Recently, a crucial turning point has occurred in the field of “Fusion Energy”.



For the first time in human history, a fusion reaction has generated a record-breaking energy output of 1.3 megajoules. Not only that, the resultant energy produced is more than that of energy inputted for this reaction. Which means the output energy is more than the energy input. And that makes this fusion reaction so groundbreaking.


Scientists at Lawrence Livermore National Laboratory claim that the out-turn reflects an outstanding improvement from the previous experiments on fusion reaction. This means that the results are 25 times greater than those experiments conducted in 2018.


Director of the Lawrence Livermore National Laboratory, Kim Budil says, 

“This result is a historic step forward for inertial confinement fusion research, opening a fundamentally new regime for exploration and the advancement of our critical national security missions. It is also a testament to the innovation, ingenuity, commitment, and grit of this team and the many researchers in this field over the decades who have steadfastly pursued this goal.”

“For me, it demonstrates one of the most important roles of the national labs – our relentless commitment to tackling the biggest and most important scientific grand challenges and finding solutions where others might be dissuaded by the obstacles,” He added.


Mainly, there’re two ways to achieve this much energy output by the fusion reaction. 

One is MCF(Magnetic Confinement Fusion) where powerful magnets are involved and the other one is ICF(Inertial Confinement Fusion) where extremely powerful lasers are involved.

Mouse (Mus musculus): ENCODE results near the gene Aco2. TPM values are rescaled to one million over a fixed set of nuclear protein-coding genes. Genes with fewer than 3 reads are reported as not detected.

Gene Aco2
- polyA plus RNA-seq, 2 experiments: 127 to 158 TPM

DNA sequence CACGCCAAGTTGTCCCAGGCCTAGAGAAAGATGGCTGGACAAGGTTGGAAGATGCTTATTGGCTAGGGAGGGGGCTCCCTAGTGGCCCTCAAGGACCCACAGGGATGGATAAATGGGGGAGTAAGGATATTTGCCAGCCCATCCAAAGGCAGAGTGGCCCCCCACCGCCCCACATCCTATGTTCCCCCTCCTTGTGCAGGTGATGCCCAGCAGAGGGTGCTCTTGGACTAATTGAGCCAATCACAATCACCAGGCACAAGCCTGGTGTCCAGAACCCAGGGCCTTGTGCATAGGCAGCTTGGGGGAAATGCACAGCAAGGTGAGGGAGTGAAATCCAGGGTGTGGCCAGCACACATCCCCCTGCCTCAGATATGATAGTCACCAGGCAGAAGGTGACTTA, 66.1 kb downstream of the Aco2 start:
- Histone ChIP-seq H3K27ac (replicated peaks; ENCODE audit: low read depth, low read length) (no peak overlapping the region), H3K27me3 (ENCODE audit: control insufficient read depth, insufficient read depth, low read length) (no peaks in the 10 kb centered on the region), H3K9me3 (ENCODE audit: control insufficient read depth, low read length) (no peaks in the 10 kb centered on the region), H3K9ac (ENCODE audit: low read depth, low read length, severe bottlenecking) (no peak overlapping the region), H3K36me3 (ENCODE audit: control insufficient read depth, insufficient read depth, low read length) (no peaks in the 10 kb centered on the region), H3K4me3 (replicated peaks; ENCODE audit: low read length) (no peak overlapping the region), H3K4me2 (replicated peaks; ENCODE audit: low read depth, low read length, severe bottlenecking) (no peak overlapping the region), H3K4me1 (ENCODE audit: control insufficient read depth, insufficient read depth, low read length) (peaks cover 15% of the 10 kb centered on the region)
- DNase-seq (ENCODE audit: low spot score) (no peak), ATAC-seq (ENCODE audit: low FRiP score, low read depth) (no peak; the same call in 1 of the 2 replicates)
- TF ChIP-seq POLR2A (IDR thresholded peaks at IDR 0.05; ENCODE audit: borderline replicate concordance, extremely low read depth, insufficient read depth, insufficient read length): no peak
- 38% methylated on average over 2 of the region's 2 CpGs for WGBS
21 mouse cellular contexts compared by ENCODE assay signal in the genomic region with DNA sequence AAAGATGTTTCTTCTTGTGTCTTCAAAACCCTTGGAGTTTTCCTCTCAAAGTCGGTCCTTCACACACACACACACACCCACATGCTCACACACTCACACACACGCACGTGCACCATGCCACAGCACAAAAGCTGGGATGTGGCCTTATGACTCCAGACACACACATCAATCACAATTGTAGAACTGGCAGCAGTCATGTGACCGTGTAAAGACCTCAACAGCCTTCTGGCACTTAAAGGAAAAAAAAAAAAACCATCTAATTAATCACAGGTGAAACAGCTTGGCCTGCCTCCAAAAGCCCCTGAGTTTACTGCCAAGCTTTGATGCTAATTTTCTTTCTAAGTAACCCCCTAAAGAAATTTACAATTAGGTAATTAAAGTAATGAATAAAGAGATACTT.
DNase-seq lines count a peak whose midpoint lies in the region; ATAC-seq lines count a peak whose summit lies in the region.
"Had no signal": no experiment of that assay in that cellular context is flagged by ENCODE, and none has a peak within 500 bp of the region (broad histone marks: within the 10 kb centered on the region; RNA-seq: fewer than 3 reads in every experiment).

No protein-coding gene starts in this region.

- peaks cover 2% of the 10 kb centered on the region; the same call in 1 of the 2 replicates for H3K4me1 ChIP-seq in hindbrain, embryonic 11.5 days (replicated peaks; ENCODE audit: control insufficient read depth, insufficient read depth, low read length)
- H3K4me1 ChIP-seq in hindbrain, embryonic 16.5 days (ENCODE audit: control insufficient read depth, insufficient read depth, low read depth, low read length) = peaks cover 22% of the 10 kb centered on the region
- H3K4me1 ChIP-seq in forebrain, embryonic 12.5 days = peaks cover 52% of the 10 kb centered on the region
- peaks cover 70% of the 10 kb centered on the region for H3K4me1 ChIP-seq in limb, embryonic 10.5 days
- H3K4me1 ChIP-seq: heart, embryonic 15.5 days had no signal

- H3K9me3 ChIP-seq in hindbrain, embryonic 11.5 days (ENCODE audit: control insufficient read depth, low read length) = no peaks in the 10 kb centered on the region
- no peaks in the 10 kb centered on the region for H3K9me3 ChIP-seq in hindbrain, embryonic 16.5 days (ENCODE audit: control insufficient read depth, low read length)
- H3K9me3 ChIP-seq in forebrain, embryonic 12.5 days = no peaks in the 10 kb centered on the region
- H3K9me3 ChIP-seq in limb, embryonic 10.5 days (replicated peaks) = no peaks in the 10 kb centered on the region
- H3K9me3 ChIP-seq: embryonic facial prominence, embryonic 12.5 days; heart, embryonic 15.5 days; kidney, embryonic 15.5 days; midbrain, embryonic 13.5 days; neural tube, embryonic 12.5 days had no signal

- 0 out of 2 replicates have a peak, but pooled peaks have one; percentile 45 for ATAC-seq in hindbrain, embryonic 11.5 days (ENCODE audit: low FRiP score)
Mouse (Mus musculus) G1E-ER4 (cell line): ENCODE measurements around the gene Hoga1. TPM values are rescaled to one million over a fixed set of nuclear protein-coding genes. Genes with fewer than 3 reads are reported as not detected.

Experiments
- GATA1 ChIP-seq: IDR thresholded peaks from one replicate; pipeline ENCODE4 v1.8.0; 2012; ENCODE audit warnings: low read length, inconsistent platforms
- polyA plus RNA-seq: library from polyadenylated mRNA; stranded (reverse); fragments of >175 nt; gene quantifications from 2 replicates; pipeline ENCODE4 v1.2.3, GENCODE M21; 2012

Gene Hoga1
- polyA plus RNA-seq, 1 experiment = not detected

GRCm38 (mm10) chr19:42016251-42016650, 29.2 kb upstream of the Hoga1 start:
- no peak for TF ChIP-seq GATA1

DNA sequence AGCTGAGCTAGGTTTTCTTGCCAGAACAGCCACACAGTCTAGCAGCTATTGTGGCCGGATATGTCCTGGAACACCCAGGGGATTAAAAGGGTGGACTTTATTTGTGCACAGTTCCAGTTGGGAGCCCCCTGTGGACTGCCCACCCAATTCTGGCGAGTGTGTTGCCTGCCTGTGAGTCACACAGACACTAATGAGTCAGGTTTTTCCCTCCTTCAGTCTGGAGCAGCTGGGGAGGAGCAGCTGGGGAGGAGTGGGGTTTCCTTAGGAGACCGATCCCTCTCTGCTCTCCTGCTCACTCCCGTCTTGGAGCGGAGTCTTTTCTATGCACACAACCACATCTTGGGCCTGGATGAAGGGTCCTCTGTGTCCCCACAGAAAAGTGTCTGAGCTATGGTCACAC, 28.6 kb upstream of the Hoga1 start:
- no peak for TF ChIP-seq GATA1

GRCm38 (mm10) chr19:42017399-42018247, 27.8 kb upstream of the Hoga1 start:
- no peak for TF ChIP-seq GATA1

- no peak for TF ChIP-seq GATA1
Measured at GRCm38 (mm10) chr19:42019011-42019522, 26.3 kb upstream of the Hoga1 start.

Preamplifiers that boost laser beams at the National Ignition Facility. (LLNL/Damien Jemison)
Preamplifiers that boost laser beams at the National Ignition Facility. (LLNL/Damien Jemison)


 In this great achievement, this Inertial Confinement Fusion method is used. 

They used 192 high-energy lasers which were exclusively designed for this mission.

The inertial Confinement Fusion method involves creating something like a tiny main-sequence star where a capsule consists of heavier isotopes of hydrogen which are deuterium and tritium. The capsule is placed in a “hohlraum” – a golden cylinder-shaped device used to focus and control radiation.


After that, these 192 high-energy lasers are flashed to the hohlraum. These laser beams indirectly hit the capsule where deuterium and tritium consist of.

“When the lasers are fired, the capsule is compressed 35 times. That is like compressing a basketball to the size of a pea,” said Debbie Callahan, a co-author of the study.


This much compression causes immense pressure and temperature and thus leads to a fusion reaction.

The temperature will be more than 100 million degrees Celsius (180 million Fahrenheit) and the pressure is almost equal to 100 billion Earth-like atmospheres.


The input energy for this fusion was almost 1.9 megajoules and the output we got is almost 1.3 megajoules. And we say the output energy is more than that of input energy. Don’t get confused. Even if inputted 1.9 megajoules of energy, the capsule only absorbed almost 5 times less.

The fusion only lasted for almost 150 picoseconds or a billionth of a second.


“Achieving ignition in a laboratory remains one of the scientific grand challenges of this era and this result is a momentous step forward towards achieving that goal,” said Johan Frenje, Physicist of MIT’s Plasma Science and Fusion Center.

The Researchers presented their results at the 63rd Annual Meeting of the APS Division of Plasma Physics.

They’re going to make this fusion mission more energy-efficient and effective.

If we master this fusion technology, In future it might be able to provide unlimited sources of clean energy


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